By this time the barrel seems to be getting broke in and it is drilling quarter size holes (actually vertical lines) at 15-yards using iron sights. OK still getting a few fliers… but I've only used the ultra cheap CR competition pellets. Better pellets will no doubt yield better results.

    Flipped the iron sight and am using the peep sight. The factory hole is drilled for young eyes and short arms. So I punched mine out to 1/16" which is large and works well off hand or with the 1399 stock attached.

    The pump, bolt, and trigger action was so rough it felt like the gun was full of sand. After all the shooting done to date everything has settled in and is getting tolerable.

    The plastic front sight is bent… looks like it came out of the mold bent. And the barrel spacer is missing which allows the barrel to clank when you push on it. Does not affect accuracy though. The bent sight is a bit disturbing to look at.

    Unlike my other 1377c guns it shoots high. Taking the rear sight all the way down is just barely enough to bring it to zero. Not worried in another hundred shots this could change again.

    Over all well worth the discounted $30 price tag. Now I have one scoped and one with iron sights. Nice combo for quiet back yard plinking.

    DB


  10. B.B.

    Thanks for the explanation of CO2. How much of the volume of a new CO2 powerlet is liquid?

    Wayne, of course, the M1 carbine. My information is that it should be very pleasant to shoot.

    Matt61



  11. MCA,

    Ity appears you are talking about a fill of air. When high-pressure air enters a scuba tank, it heats the tank from the heat of compression. If you fill the tank to 3,000 psi and come back an hour later, it will read 2,700 psi, or so. A cool fill would be one where the operator comes back and tops off the tank. You would get more air with a cool fill, but it takes longer to do.

    B.B.


  12. Chuck,

    No need to go back to the store to check your tank. Hold it upside down, so liquid comes out and depress the valve momentarily. Do not do this with your hands in the way or you will get frostbite.

    If you see snow coming out of the tank, there is still liquid inside. I check all my tanks this way. But I have manual valves on my paintball tanks, so I can open them without endangering my fingers.

    B.B.


  13. Matt,

    You are going to regret asking that question. "How much CO2 does a 12-gram powerlet hold?"

    Well, let's see. How much does a 20-pound tank hold? How many gallons fit in a 30-gallon gas tank? How much does that five-pound weight weigh?

    The rating of each CO2 pressure vessel is the net weight of the product inside. Because of manufacturing tolerances, there will always be variations, of course, but a 12-gram CO2 powerlet is supposed to hold 12-grams of liquid CO2.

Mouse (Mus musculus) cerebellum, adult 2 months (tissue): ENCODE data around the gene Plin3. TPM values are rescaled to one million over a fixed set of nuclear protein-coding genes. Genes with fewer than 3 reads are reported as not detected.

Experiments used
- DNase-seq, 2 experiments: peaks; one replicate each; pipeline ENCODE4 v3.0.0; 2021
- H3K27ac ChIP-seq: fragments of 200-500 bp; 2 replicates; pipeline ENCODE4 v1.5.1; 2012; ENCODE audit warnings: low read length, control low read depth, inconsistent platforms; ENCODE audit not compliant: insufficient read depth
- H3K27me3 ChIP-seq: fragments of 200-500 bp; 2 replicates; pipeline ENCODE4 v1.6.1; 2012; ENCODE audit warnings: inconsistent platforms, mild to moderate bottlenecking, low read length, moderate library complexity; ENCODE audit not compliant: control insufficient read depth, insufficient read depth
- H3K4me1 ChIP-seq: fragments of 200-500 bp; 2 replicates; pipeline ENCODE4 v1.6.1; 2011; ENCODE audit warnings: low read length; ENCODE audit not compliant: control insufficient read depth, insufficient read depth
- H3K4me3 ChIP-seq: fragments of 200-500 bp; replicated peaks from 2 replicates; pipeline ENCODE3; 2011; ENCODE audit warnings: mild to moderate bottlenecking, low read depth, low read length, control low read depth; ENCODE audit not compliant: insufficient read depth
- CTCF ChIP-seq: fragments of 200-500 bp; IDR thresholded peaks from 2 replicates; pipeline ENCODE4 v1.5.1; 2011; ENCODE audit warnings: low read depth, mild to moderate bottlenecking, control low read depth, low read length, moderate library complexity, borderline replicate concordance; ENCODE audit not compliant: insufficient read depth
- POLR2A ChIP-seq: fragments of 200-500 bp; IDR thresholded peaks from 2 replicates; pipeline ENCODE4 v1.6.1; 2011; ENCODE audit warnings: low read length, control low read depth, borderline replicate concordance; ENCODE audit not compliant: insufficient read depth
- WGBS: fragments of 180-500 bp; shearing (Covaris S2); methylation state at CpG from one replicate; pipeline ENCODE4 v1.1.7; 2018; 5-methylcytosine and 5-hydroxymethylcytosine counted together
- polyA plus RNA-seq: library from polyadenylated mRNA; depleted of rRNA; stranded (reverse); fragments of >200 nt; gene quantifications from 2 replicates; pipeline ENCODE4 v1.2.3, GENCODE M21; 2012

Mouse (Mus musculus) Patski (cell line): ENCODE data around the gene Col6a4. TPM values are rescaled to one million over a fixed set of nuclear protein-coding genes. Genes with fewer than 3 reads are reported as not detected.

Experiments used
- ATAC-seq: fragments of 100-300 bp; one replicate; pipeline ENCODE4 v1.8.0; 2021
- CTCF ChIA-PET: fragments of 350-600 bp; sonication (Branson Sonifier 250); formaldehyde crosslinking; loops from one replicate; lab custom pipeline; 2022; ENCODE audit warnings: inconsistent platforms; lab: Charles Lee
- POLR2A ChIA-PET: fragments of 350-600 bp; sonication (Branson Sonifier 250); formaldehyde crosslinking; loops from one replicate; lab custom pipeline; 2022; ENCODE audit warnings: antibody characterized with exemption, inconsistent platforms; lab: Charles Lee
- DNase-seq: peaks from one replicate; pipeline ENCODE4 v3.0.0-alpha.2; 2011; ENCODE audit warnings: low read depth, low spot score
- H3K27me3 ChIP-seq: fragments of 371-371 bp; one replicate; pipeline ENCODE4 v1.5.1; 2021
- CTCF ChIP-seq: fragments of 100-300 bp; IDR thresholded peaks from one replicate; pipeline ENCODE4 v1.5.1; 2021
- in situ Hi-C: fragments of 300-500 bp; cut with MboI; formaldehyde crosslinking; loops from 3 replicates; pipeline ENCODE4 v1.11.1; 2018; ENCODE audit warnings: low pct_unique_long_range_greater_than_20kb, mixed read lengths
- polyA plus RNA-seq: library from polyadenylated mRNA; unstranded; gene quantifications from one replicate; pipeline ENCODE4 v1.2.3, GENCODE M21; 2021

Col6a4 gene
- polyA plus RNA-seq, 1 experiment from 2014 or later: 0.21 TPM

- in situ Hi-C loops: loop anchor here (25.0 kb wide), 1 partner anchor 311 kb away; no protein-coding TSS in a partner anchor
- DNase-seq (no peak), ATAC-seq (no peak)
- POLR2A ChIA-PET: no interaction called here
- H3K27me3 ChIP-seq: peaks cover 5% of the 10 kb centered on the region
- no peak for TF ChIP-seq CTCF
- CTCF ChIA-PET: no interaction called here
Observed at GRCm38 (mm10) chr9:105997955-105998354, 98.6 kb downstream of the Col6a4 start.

B.B.


  14. BB,
    For us dinosaurs, 12 grams = 0.42oz.:). Sounds a little piddling when its converted (maybe thats why they used the metric system). 10oz should do hundreds of shots, but I'm gessing it won't scale linearly.


  15. B.B. or Mrs. Gaylord,

    Is it true that the American Airgunner Show will now be shown on the Versus Outdoor channel?

    Since I don't get the Sportsman Channel but do get Versus this could be great news!

    I've heard the airdates/times are as follows:

    VERSUS OUTDOORS 360degrees

    Wednesday 7:00am EST November 4th 2009 = Episode 3 Season 1 – Pneumatic Airguns

    Operation and maintenance of all types of pneumatics, hand pump operation, operating air compressors, snuffing a candle with a pellet

    Wednesday 7:00am EST November 11th 2009 = Episode 4 Season 1 – CO2 episode

    Co2 operations and maintenance, shooting action rifles, shooting accurate CO2 rifles that also run on air, safety

    Wednesday 7:00am EST November 18th 2009 = Episode 5 Season 1 – Ballistics episode

    100-yard airgun shot, wadcutter versus domed pellet accuracy, pellet penetration in soap, big bore penetration is flesh and ballistic gelatin, making ballistic gelatin

    Wednesday 7:00am EST November 25th 2009 = Episode 9 Season 1 – Airgun Action Targets

    Making reactive targets, how to shoot airgun silhouette, big bores on reactive targets, how to make a field target

    kevin


  16. B.B.

    Very funny. :-) I knew the amount of CO2 but I didn't know that it was all liquid initially. Maybe some of it was gas. I noticed that I had never detected any sloshing in a new powerlet. I guess that was one clue that the volume was all taken up with liquid, and there's no way to test an open powerlet….

    Matt61


  17. Kevin,

    Versus asked to air a couple episodes. Maybe they changed their mind & decided to offer 4 time slots instead of 2.

    Incidentally, we don't get the Sportsman Channel, either.

    Edith



  18. B.B.,
    Funny thing happened to me last night. I got an idea.

    Was wanting to see the clock across the room so I picked up my glasses and put one lens in front of my right eye to put it in focus. Funny thing was I could see two clocks. Further by moving the glasses a bit up down and back and forth the second clock could be lined up with the clock image.

    Then the though hit me. Is this the same as parallax in a scope?

    It sure seems the same to me. If it is then it is a way for people to do a home experiment to see the effect with dramatic results.

    DB


  19. Wayne,

    I have to hand it to Tom. A blast to shoot and low recoil–sounds like my Wrist Rocket sling shot. :)

    Mr B.

    PS mine likes marbles and 40 cal lead balls.


  20. Kevin,